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UCLA Scientist honored by DWR for Large Storm Forecasting Efforts in Conjunction with NASA
UCLA Scientist Dr. Bin Guan is the Department of Water Resources (DWR) 2018 Climate Science Service Award honoree for his tool that identifies atmospheric rivers in weather models. Dr. Guan is employed by the University of California, Los Angeles (UCLA) at the Joint Institute for Regional Earth System Science and Engineering, a scientific collaboration between UCLA and NASA’s Jet Propulsion Laboratory (JPL). This scientific collaboration partners UCLA and JPL in an effort to improve understanding and develop future projections about global climate change and its effect on regional climates and environments.
DWR contracts with NASA to develop forecasts earlier than National Weather Service models can provide. Dr. Guan’s work supports experimental forecasts of these large storms earlier than current models. Whereas current models only forecast weather patterns up to two weeks in advance, identifying and preparing for atmospheric rivers that bring heavy rain will help water managers balance water supply and flood control operations of their reservoirs.
“DWR is pleased to recognize Dr. Guan’s work in evaluating atmospheric rivers in global weather models and using that information to help develop experimental predictions for atmospheric storms at longer lead times,” said DWR Director Karla Nemeth.
The award was presented to Dr. Guan by DWR’s Interstate Resources Manager Jeanine Jones at the Dec. 5 DWR/Water Education Foundation workshop in Irvine. The topic of the workshop was improving sub-seasonal to seasonal precipitation forecasting.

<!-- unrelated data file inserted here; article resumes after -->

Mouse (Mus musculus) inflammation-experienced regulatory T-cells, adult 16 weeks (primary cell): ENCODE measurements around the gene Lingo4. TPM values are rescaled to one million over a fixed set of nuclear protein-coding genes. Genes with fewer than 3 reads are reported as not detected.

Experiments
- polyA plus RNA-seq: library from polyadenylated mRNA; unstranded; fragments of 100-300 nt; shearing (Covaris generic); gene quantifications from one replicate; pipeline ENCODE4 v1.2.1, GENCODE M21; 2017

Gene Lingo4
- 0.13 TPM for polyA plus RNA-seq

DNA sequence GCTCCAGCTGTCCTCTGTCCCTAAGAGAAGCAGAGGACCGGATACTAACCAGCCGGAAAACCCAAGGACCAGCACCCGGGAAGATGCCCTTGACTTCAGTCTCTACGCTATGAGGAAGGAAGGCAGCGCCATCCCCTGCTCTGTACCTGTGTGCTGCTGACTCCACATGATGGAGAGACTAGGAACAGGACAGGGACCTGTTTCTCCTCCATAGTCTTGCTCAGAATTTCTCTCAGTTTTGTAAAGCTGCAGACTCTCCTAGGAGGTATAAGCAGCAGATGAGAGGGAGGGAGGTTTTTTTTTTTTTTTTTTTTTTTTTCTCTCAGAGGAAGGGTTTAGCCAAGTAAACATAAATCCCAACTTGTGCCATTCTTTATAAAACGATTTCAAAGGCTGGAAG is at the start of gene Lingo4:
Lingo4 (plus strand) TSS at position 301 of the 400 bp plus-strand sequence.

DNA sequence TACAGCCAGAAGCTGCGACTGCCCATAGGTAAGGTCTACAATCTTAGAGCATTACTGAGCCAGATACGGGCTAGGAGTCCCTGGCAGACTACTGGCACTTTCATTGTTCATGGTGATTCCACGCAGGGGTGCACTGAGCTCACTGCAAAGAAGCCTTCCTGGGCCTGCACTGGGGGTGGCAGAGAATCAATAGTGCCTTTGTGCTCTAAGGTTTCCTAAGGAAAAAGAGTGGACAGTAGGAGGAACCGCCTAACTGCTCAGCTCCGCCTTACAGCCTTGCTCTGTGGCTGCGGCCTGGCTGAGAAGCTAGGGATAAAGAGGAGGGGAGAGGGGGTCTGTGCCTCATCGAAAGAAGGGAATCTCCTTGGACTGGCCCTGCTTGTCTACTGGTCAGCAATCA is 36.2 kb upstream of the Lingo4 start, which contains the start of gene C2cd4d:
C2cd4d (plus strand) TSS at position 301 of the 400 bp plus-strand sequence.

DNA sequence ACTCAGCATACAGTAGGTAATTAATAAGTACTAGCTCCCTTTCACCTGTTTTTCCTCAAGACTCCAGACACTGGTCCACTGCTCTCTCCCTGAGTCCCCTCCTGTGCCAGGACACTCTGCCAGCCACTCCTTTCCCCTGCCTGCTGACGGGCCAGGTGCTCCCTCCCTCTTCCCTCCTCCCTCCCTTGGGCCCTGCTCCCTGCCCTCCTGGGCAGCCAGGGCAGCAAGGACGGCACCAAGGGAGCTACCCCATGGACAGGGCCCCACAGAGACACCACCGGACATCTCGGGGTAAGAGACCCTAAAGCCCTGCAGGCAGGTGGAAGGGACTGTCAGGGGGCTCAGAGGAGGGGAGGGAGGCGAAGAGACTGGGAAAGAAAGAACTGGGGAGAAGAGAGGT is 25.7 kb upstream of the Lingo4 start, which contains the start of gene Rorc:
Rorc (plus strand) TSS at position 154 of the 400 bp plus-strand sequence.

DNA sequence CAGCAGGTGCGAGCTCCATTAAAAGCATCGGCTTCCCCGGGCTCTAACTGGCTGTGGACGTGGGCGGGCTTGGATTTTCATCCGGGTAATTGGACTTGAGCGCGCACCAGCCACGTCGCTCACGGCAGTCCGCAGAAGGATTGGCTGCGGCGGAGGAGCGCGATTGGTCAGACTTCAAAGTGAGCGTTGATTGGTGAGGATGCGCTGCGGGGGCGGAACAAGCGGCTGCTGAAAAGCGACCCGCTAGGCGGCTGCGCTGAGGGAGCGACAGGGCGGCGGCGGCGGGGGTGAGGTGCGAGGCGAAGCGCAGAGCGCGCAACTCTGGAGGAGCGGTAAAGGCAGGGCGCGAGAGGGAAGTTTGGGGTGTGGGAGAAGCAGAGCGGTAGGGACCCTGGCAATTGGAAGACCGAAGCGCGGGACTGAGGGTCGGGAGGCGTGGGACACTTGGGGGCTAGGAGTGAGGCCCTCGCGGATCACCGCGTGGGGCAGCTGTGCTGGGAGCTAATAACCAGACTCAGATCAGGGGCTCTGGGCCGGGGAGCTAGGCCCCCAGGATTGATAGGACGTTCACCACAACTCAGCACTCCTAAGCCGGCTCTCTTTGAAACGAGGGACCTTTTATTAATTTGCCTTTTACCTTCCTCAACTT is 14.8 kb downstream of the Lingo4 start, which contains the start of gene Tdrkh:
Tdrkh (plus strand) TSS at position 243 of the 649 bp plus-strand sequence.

DWR’s annual Climate Science Service Award recognizes ongoing assistance provided by researchers who work closely with DWR on climate science projects. These projects and partnerships fuel innovations that help DWR and other water agencies respond to greater demands for water efficiency as climate change, along with California’s growing population and a myriad of other issues, put greater pressure on the California’s water supply and delivery system.
The 2017 Climate Science Service Award recipients included:
- Dr. Jason Cordeira, Plymouth State University,who developed an analytical tool for characterizing the forecasted probability of atmospheric river storms (a main source of California’s extreme precipitation) making landfall on the West Coast.
- Dr. David Meko, University of Arizona, who has reconstructed past droughts in the paleo climate record using tree ring data to analyze the duration and severity of big droughts prior to California’s historical record.
- Dr. Duane Waliser, JPL, NASA, who has led the development of experimental forecasts of atmospheric storms at a sub-seasonal time scale, which would provide several weeks’ advance notice beyond the two-week period available from operational weather forecasts.